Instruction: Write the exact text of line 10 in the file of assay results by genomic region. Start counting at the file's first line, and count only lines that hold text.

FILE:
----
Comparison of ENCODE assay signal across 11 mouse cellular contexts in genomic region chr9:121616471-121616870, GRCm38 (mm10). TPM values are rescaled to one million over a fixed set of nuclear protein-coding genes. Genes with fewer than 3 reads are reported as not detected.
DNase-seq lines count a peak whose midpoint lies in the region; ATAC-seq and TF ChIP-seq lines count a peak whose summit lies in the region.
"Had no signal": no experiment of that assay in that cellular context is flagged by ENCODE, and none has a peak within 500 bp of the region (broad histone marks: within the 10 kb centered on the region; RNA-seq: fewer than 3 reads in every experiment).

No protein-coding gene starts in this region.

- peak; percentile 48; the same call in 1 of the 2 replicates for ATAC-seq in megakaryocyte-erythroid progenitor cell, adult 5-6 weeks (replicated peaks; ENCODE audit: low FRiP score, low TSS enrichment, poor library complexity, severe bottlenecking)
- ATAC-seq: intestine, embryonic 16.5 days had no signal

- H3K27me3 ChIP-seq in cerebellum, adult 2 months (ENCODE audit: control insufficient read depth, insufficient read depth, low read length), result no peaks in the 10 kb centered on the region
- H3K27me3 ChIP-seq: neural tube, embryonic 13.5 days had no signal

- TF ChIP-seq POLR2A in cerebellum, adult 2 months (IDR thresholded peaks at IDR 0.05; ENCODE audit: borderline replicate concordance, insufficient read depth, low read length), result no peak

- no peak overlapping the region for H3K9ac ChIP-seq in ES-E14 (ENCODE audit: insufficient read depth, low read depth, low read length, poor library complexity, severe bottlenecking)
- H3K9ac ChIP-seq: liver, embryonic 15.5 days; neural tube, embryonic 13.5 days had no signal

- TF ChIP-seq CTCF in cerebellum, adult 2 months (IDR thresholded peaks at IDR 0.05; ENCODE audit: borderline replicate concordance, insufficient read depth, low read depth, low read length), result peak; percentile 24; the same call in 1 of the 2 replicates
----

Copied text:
- no peak overlapping the region for H3K9ac ChIP-seq in ES-E14 (ENCODE audit: insufficient read depth, low read depth, low read length, poor library complexity, severe bottlenecking)